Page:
The CTDP XML Tutorial Version 0.2.1, September 21 2001
XML Tutorial Introduction
If you have some familiarity with HTML, you have some concept of what markup language is. If you write a plain text file, it is composed of simple ASCII characters and nothing more. When a program (such as notepad) is used to display the file, all characters in the text file will be displayed using the same font size, type, and boldness. There are no special display characteristics to this type of file.
Markup languages, such as HTML or XML, allow special markup to be embedded with the rest of the text that will enable the program that displays the file to determine how to display the text. In this way, special text like headers may be centered, have a larger and bolder font, or specific display colors may be set. Also additional elements may be added to the file such as bulleted or numbered lists and tables.
Specifying Display Style
Markup languages use elements to set aside one area of content from other content. The display of these elements (such as color, size, and font type) may be determined within the markup file itself or outside the file using a style sheet. Normally, there is a predetermined set of display characteristics (default) for each element which may be modified locally or using style sheets. Authors are encouraged to separate the determination of display characteristics (style) from the markup file. This makes management of display style much easier but the separation is not required.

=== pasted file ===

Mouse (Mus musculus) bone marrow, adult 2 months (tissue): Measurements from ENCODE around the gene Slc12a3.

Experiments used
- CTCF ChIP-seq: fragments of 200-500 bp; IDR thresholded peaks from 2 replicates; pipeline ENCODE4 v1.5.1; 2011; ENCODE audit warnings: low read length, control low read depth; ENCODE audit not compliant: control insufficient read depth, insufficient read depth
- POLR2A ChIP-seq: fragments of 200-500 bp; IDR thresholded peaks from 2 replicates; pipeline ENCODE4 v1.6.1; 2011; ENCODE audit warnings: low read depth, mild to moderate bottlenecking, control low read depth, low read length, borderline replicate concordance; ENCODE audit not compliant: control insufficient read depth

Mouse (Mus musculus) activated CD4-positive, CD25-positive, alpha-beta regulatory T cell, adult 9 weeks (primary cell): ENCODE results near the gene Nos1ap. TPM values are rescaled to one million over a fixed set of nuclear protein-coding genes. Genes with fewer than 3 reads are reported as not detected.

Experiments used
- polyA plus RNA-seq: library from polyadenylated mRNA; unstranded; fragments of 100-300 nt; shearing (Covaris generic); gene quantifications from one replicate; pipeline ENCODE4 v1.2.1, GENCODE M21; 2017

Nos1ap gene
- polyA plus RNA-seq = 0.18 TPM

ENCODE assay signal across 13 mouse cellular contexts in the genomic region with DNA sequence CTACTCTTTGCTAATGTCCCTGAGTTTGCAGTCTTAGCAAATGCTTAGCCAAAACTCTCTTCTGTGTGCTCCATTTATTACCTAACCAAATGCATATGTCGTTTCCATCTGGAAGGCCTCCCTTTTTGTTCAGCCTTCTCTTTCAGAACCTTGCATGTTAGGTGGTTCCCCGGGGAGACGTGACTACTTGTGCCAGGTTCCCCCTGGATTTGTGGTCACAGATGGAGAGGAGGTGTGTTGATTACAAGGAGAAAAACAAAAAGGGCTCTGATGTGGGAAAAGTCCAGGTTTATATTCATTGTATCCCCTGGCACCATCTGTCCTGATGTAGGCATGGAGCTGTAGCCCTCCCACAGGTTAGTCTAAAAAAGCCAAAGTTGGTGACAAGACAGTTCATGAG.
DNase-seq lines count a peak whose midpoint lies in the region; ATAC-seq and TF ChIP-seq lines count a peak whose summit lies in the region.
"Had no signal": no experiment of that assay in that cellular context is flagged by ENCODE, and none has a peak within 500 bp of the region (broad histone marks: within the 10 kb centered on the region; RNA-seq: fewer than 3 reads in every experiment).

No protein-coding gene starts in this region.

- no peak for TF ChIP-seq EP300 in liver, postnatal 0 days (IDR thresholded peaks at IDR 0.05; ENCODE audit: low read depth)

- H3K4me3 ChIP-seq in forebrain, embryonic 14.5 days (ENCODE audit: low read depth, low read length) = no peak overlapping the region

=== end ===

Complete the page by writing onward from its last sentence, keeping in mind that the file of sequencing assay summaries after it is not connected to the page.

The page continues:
Markup languages normally require a Document Type Definition (DTD) which defines the elements that are allowed in the document. The DTD also defines how these elements may be used with relationship to each other. It will define how many elements and which elements may be included inside another element. The DTD is a text file written by a specific format to define the document. The DTD is based on the Standardized Generalized Markup Language (SGML). SGML is the parent of all markup languages. Although XML may use a DTD, it is not required for those documents that are considered "well formed". A well formed document follows a set of rules for XML and this subject is addressed in more detail later.
The DTD also defines other characteristics of the element such as whether or not it requires a beginning or ending tag along with various possible attributes of each element.
XML stands for extensible markup language. XML was developed around 1996 and is a subset of SGML. It's documents conform to SGML. XML was made less complicated than SGML to enable its use on the web. XML uses the ISO 10646 (Unicode) standard for encoding characters.
Although not required, prior to reading this document, the reader is strongly encouraged to learn HTML and how to read and write DTDs by reading the HTML Guide and DTD Reference in the appropriate sections on this website. I believe understanding this document will be difficult without prior knowledge of DTDs and HTML, but those who desire to proceed without this knowledge may attempt it. Also the information about Cascading Style Sheets (CSS) along with a list of CSS attributes and the types of elements they apply to are contained in the HTML Guide.